Electronic medical records, by uploading data automatically to state health departments, are enabling officials to identify and track outbreaks more quickly than ever.
Public health departments around the country have long scrutinized data from local hospitals for indications that diseases like influenza, tuberculosis, AIDS, syphilis and asthma might be on the rise, and to monitor the health consequences of heat waves, frigid weather or other natural phenomena. In the years since 9/11, this scrutiny has come to include signs of possible bioterrorism.
When medical records were maintained mainly on paper, it could take weeks to find out that an infection was becoming more common or that tainted greens had appeared on grocery shelves. But the growing prevalence of electronic medical records has had an unexpected benefit: By combing through the data now received almost continuously from hospitals and other medical facilities, some health departments are spotting and combating outbreaks with unprecedented speed.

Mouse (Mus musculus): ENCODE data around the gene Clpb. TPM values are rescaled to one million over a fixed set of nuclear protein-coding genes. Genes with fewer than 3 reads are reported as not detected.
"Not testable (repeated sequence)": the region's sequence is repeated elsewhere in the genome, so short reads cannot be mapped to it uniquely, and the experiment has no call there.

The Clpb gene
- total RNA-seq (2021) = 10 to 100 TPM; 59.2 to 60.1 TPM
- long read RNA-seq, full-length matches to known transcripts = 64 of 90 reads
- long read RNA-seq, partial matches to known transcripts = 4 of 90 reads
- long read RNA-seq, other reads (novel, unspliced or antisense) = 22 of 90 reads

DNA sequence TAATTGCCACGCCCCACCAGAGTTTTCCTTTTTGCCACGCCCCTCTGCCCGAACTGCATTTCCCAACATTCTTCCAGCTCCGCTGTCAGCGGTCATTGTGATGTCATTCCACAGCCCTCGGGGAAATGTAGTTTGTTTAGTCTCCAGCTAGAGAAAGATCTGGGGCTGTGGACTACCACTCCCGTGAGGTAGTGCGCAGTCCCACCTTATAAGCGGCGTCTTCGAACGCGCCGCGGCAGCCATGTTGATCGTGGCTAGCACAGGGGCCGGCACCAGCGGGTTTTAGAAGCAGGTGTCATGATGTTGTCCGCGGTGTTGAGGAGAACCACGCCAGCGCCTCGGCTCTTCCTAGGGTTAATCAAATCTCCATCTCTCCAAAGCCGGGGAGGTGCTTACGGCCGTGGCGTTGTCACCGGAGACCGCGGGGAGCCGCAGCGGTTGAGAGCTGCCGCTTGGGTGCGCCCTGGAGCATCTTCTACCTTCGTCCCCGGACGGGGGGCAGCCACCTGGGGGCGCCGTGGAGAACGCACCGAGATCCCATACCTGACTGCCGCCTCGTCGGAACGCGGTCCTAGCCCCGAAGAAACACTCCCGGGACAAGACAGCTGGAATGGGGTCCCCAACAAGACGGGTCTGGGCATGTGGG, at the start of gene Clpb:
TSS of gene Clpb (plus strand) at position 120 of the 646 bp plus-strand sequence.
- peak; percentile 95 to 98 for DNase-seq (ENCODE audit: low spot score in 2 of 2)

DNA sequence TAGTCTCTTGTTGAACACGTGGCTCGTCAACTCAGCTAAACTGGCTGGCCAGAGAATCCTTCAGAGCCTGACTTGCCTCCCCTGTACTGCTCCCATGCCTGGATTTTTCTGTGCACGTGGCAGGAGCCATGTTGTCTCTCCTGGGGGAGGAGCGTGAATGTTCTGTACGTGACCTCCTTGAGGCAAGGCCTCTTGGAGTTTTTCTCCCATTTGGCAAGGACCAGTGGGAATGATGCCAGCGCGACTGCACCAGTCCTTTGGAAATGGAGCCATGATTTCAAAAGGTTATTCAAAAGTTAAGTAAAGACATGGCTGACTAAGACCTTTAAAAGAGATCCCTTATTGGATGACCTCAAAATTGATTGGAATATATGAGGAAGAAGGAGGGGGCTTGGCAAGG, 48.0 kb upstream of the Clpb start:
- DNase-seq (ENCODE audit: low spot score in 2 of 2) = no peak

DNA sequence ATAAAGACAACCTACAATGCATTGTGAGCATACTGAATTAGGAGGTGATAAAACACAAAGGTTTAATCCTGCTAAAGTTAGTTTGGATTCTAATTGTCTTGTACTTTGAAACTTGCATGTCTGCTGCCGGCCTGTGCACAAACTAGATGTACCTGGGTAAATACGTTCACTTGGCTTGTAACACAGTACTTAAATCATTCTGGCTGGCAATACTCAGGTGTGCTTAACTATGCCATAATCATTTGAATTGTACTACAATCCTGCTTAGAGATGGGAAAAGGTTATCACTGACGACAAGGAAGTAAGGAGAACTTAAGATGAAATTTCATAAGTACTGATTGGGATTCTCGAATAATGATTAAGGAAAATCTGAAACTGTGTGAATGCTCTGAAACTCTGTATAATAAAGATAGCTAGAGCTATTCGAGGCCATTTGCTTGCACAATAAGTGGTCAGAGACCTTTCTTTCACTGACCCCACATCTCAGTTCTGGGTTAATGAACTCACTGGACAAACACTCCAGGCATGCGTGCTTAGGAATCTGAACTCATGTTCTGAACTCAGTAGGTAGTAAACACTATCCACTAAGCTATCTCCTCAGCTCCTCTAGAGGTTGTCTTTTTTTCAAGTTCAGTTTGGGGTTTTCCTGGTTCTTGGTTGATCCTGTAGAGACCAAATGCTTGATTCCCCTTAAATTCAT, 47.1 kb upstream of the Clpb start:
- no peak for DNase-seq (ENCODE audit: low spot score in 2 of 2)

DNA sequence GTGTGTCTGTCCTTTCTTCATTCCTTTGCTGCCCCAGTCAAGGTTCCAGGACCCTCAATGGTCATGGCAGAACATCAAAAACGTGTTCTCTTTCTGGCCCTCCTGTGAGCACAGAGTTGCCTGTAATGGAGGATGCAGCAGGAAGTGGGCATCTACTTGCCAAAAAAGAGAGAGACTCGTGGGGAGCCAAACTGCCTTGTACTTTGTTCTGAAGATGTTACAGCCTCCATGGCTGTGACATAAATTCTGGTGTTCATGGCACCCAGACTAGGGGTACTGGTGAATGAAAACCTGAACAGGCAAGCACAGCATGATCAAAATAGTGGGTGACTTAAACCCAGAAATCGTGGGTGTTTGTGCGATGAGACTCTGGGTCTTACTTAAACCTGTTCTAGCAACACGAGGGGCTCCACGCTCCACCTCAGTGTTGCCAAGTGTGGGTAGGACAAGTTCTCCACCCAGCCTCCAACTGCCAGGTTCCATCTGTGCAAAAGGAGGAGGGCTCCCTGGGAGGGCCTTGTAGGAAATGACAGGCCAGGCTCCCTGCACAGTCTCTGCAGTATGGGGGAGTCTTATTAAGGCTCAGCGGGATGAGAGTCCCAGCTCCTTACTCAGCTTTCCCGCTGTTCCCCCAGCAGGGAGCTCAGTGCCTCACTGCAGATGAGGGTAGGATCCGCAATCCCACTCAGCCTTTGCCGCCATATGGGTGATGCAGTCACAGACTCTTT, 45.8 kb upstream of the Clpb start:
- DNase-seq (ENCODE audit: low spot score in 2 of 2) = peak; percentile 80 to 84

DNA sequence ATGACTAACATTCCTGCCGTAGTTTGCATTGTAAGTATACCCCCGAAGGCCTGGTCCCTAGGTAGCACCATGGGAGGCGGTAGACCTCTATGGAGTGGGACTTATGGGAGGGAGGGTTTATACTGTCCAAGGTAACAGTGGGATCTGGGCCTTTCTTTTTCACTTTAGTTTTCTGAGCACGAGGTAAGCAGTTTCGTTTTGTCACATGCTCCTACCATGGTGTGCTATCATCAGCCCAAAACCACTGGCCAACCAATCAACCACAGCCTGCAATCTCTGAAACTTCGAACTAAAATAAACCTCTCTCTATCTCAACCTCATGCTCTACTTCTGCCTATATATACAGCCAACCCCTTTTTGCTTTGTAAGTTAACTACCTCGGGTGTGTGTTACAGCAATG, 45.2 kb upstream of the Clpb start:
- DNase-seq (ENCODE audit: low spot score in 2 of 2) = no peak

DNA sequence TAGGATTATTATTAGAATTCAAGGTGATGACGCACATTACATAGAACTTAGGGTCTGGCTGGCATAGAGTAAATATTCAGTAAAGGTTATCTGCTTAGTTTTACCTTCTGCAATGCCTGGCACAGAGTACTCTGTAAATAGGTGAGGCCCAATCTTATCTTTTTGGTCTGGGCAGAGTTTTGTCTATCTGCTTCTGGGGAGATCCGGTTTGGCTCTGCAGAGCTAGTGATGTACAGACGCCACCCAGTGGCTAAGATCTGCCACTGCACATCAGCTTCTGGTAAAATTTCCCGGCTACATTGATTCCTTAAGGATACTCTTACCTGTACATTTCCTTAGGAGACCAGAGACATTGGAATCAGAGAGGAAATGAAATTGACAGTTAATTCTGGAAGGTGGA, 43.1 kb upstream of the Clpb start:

More than one-third of the nation’s 5,000 acute care hospitals now use electronic medical records, and the share of primary care doctors using them has doubled to 40 percent in the last two years, said Dr. Farzad Mostashari, the Obama administration’s national coordinator for health information technology.
The technology’s spread is helping “officials faced with events of public health significance to know sooner, act faster and manage better,” said Dr. Seth Foldy, a senior adviser to the Centers for Disease Control and Prevention.
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